On day one of his administration, President Trump issued an Executive Order aimed at beginning the process of fulfilling one of his most impassioned promises during his campaign – to repeal the Affordable Care Act (ACA). The multi-part Order states that the Trump Administration’s official policy is “to seek the prompt repeal” of the ACA, but at the same time it emphasized that his Administration must continue to uphold the law. The order does not change the ACA, but signals President Trumps’ commitment to repeal and replace the law.
The Order, which is largely symbolic, directs the various federal agencies engaged in the administration of the ACA to “waive, defer, grant exemptions from or delay the implementation of any provision or requirement” of the ACA that imposes any costs, fees, penalties or regulatory burdens on any individuals, health care providers, health insurers or purchasers of health insurance (among others). White House Chief of Staff Reince Priebus also sent a memo to all government agencies and departments to freeze new or pending regulations — giving the new administration time to review the regulations. This regulatory freeze action is a fairly standard move for a new administration taking over for the other party that effectively stops outstanding policies from the prior administration before they can be finalized. The freeze does not give Trump the ability to roll-back regulations that were finalized under the prior administration. Rather for regulations that have yet to be sent for publishing, the memo directs the agency not to send any regulation to be published until reviewed by someone selected by the President.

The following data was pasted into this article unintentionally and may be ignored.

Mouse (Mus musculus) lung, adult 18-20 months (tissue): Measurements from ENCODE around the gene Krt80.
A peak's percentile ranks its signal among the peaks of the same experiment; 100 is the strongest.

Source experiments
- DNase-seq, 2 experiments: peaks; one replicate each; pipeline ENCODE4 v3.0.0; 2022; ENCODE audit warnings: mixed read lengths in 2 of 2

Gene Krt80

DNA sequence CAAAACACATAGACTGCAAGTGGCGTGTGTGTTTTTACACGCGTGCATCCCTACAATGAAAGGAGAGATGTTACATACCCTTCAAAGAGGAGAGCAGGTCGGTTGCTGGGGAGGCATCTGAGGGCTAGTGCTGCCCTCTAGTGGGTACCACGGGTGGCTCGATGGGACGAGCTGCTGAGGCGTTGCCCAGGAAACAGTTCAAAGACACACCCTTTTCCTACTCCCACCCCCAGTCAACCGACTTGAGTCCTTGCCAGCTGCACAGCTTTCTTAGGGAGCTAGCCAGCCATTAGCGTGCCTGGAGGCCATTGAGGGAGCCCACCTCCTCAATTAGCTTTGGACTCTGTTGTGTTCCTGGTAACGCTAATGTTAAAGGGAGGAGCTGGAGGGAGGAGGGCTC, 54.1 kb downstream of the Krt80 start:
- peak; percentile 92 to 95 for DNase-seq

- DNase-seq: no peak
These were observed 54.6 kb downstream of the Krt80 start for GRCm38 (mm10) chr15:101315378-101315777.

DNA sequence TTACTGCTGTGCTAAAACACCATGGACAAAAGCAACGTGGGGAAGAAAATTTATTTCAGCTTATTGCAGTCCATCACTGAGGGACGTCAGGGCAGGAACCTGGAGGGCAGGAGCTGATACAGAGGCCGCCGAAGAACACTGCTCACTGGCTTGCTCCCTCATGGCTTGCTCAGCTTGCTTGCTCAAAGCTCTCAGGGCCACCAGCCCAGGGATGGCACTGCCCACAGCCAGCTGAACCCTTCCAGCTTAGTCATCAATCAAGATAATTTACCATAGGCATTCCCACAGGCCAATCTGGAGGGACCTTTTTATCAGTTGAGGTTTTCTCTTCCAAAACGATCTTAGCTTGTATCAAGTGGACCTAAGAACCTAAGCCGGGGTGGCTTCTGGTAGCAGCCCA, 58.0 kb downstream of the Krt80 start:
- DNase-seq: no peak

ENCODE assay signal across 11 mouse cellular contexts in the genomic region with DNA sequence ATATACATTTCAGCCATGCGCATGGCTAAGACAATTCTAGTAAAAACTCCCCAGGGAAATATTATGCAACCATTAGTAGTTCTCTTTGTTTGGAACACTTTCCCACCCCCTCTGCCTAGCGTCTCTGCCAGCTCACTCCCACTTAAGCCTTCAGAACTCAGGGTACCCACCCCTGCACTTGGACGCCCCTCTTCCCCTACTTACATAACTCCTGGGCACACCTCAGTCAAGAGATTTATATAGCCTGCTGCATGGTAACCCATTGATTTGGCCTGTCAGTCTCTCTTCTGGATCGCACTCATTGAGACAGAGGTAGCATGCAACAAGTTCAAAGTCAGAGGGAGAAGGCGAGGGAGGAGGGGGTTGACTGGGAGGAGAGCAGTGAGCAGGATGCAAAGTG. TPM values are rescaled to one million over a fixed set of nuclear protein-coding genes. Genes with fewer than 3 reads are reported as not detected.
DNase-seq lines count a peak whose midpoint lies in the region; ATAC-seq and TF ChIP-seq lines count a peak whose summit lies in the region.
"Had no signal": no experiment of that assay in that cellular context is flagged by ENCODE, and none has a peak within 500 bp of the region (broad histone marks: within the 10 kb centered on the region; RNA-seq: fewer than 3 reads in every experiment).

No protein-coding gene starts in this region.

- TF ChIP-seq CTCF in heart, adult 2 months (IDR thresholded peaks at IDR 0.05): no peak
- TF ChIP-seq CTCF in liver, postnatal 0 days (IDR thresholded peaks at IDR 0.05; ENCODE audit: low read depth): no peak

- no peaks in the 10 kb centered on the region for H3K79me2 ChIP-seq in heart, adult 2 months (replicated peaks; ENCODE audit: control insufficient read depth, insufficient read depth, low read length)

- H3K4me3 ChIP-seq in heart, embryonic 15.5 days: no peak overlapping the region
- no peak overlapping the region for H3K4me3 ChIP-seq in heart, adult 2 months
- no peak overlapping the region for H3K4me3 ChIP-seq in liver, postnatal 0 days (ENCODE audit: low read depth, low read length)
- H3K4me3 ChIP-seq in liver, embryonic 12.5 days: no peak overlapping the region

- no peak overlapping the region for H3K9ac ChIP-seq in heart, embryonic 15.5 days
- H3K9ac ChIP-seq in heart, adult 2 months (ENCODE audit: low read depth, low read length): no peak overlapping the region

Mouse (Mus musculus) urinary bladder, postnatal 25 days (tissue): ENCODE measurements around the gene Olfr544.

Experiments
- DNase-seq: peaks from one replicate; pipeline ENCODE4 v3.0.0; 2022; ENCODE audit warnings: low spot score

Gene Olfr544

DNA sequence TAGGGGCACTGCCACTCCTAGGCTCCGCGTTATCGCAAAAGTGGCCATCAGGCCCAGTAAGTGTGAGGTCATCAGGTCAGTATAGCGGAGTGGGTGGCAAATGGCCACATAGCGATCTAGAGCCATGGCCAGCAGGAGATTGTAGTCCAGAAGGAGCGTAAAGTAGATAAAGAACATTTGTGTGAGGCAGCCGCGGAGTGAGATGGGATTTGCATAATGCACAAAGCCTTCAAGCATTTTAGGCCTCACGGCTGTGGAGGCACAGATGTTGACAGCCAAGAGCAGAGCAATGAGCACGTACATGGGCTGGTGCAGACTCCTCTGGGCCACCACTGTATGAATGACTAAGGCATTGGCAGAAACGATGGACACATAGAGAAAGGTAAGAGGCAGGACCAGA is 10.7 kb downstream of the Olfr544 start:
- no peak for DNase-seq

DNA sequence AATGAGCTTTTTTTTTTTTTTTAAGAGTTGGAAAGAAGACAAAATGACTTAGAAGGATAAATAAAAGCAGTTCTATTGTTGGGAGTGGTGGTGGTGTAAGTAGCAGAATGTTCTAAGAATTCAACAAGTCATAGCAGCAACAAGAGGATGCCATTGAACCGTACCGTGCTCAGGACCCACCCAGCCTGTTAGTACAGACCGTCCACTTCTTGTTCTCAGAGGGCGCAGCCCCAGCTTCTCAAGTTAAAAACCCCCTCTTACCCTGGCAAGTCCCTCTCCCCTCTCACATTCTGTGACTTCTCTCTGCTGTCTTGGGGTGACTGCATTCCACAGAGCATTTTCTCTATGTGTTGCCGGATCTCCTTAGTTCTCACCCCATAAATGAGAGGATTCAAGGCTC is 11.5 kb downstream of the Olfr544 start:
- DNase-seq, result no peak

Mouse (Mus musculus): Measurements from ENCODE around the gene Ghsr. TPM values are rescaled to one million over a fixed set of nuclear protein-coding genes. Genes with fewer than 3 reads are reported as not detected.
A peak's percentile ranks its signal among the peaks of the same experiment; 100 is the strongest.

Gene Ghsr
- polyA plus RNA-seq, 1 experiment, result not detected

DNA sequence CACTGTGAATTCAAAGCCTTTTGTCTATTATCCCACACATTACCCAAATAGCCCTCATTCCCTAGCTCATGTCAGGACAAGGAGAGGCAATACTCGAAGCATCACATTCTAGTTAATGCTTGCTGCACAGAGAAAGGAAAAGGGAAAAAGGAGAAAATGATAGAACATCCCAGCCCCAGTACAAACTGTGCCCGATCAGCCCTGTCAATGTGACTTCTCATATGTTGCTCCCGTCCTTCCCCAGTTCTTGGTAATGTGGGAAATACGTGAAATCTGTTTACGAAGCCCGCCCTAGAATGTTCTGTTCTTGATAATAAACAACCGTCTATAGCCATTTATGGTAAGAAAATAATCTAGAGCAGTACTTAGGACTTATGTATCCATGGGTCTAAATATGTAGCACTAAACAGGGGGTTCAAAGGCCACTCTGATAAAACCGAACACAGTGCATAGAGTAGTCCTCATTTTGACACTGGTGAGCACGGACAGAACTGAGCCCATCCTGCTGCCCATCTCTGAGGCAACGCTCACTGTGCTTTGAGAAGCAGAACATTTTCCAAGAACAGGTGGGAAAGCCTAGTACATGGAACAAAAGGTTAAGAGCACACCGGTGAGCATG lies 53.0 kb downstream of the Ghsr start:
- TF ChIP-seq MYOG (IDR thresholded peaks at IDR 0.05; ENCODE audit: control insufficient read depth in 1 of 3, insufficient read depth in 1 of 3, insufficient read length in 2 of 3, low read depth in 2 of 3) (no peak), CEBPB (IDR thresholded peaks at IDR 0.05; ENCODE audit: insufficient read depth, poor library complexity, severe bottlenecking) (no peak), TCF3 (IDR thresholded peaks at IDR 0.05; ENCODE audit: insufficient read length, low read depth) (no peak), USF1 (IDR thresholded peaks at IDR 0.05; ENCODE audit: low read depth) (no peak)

President Trump does not have the power to nullify much of the ACA which is already set in regulations. Many prospective changes will require Congressional action and can and likely will take months or even a year or two. For now it is left to the agencies to effectuate the Order and review outstanding regulations. It remains to be seen how the agencies will act on these directives, but it is a clear sign that the new President intends to act swiftly in addressing the health insurance law.
With the 45th President of the United States now in office and the 115th Congress in session, there promises to be a great deal of uncertainty about what lies ahead for employee benefits. We will continue to provide alerts and updates for employers and plan sponsors as new information is issued on these important topics. In the meantime, should you have questions about this or any aspect of federal health insurance reform, contact your Conner Strong & Buckelew account representative toll free at 1-877-861-3220. For a complete list of Legislative Updates issued by Conner Strong & Buckelew, visit our online Resource Center.